FAQs for FIRST YEAR and Transfer Students

We administer placement assessments solely for the information they provide: To place you in classes that will give you the best possible foundation for success at Dominican.

You may not be required to take every assessment described below. Most students will need one or two assessments, which will take one to two hours to complete.

Taking Placement Assessments 

Q.  How do I take my assessment?

Once deposited after admission, you will receive an email and a letter with a links to your placement assessment(s). If you have any questions, please email [email protected].


Q.  How long will the assessments take?

Most students will need one or two assessments, which will take one to two hours to complete. See assessment descriptions below for more details about the time for each individual assessment. If you need both placement assessments, plan about 2 1/2 hours.


Q. What do I need in order to take my assessment(s)?

If you are taking the math assessment, You will need scratch paper. Calculators are not allowed.

If you are taking the chemistry assessment, you will need scratch paper (a way to upload it) and a calculator. We will supply the Periodic Chart in the assessment.


Q.  Is there a cost for placement assessment?

No, there is no charge.

MATHEMATICS PLACEMENT ASSESSMENT

Q.   How will I know if I need to take the Math Assessment?  

Some students may not need to take the placement assessment in Math. For additional information pertaining to SAT, ACT, and AP scores, please consult the Academic Catalog.

Q.   What is the Math placement assessment like?

This untimed assessment begins at a medium level of difficulty with Elementary Algebra, then adapts as questions become too hard or too easy for you. It is generally about 30 questions and takes about an hour and a half.

Q.   How do I prepare for the Math assessment?

You should review your algebra texts and notes to refresh yourself on the subject if you have not had an algebra class recently.

 

Chemistry Placement Assessment

Q.   How will I know if I need to take the Chemistry assessment?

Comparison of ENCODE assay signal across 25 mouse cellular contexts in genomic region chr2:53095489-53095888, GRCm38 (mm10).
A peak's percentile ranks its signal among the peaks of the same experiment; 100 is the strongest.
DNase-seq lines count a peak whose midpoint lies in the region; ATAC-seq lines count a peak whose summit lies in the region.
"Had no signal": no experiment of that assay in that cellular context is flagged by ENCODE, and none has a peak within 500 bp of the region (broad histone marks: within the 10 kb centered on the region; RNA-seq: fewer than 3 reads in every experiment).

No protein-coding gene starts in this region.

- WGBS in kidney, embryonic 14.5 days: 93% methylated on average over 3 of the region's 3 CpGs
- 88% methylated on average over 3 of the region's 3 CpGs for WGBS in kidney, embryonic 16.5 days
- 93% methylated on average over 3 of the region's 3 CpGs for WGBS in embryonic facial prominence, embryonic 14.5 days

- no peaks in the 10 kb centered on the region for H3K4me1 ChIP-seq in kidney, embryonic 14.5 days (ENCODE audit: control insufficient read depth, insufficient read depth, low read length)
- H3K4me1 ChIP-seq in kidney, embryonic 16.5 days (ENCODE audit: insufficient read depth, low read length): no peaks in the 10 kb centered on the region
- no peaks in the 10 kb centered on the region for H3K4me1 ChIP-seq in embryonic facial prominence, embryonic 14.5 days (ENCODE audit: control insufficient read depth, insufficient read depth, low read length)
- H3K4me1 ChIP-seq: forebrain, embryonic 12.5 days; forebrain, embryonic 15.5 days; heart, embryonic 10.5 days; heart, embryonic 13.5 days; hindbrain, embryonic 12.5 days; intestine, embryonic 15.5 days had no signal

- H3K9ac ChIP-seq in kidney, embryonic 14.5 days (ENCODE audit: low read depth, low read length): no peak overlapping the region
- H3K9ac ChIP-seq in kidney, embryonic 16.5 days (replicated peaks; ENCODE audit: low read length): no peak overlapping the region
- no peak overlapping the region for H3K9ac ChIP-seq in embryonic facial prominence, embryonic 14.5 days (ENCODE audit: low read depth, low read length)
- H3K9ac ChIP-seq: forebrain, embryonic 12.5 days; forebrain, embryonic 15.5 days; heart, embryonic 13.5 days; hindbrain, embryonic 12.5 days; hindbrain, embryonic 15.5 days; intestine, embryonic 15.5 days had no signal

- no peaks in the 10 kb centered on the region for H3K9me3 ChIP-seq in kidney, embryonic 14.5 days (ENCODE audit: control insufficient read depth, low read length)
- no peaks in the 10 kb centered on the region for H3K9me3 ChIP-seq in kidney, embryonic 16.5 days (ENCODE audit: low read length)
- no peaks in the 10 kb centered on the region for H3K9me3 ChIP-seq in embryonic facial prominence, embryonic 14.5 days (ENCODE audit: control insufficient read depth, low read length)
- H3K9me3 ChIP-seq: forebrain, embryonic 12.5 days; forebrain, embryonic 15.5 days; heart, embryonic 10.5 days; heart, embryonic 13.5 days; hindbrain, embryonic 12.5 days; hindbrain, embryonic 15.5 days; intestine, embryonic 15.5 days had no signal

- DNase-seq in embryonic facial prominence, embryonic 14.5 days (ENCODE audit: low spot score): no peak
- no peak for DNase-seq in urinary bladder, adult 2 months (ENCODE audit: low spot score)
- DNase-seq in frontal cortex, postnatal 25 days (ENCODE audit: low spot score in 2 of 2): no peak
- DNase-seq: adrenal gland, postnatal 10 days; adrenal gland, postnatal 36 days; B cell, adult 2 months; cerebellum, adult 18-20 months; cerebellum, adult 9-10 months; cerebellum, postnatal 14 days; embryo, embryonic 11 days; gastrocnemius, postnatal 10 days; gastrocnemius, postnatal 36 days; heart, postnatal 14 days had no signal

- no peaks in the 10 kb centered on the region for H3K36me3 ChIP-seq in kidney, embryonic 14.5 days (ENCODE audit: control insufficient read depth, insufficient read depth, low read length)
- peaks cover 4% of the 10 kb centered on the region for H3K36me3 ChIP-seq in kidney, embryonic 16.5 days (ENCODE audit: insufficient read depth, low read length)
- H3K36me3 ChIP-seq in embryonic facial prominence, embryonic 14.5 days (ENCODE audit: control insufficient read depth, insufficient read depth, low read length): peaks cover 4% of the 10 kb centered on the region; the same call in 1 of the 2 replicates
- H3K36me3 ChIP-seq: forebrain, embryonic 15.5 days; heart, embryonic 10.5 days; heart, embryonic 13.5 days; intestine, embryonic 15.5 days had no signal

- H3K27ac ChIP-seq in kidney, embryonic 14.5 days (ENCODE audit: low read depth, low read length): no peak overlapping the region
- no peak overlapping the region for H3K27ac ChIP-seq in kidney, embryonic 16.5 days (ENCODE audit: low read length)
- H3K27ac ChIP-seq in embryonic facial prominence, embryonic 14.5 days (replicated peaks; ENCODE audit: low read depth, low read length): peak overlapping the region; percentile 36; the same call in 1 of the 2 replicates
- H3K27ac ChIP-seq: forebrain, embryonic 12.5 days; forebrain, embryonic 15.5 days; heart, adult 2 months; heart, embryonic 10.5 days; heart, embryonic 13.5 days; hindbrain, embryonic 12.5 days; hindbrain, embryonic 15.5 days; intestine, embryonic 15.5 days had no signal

All Nursing, Biology (including Pre-Med), and Chemistry majors will need to take the Chemistry placement assessment so we will know which chemistry course is the right one for you. (If you are Undeclared but considering one of those majors, you would also be wise to take the assessment.) If you have taken a chemistry course for college credit and passed with a 'C' or higher, you probably will not need to take the assessment.

NOTE: If you did not take chemistry in high school or if you have not taken a chemistry course for a few years, you may choose to be placed into Chem 1500 Introduction to Chemistry rather than taking the Chemistry placement assessment.


Q.   What is the Chemistry placement assessment like?

This untimed assessment consists of 20 questions. You may use a calculator and scratch paper (you will need to upload it at the end of the assessment). A periodic table is provided within the assessment. The Chemistry placement assessment is meant to assess your chemistry background from high school.

 

Q.   How do I prepare for the Chemistry assessment?

To prepare for this assessment, you should review the following topics:

  • Significant figures
  • Conversion factors
  • Atoms and elements
  • Naming rules
  • Balancing equations
  • Types of reactions
  • Molarity and dilutions

The results from your Chemistry placement assessment will determine whether you will start in one of the following courses:

CHEM 1500  Introduction to Chemistry: A Preparatory Course (3 units) -- for Biology, Chemistry, and Nursing majors. This course is designed to prepare students for CHEM 1600 or CHEM 2000. Topics include: measurements, energy and matter, atoms and elements, compounds and their bonds, chemical quantities and reactions, solutions, and gas laws.


CHEM 1600  Chemistry for the Health Sciences (3 units) -- for Nursing majors
. This course is designed to expose students in the health sciences to chemical principles important to human physiology. Topics include: reaction rates, chemical equilibrium and gas laws; chemistry of water, solutions, colloids, acids, and bases; carbon chemistry containing heteroatoms; biochemistry of carbohydrates, lipids, proteins, nucleic acids, enzymes, vitamins, and hormones; chemistry of body fluids; and metabolic pathways.


CHEM 2000  General Chemistry I (3 units) -- for Biology and Chemistry majors
. This course is focused on the fundamental principles and theories of chemistry with special emphasis on chemical calculations. Topics include atomic structure, gases, kinetic-molecular theory, periodicity and bonding, chemical thermodynamics etc.

You will also find helpful information about basic concepts at  http://www.chemtutor.com/.

 

DISABILITY Accommodations for Testing

Q.   What if I need disability accommodations for testing?

If you have a documented disability and need accommodations, contact Kristen Coleman , at [email protected] or 415-257-0153.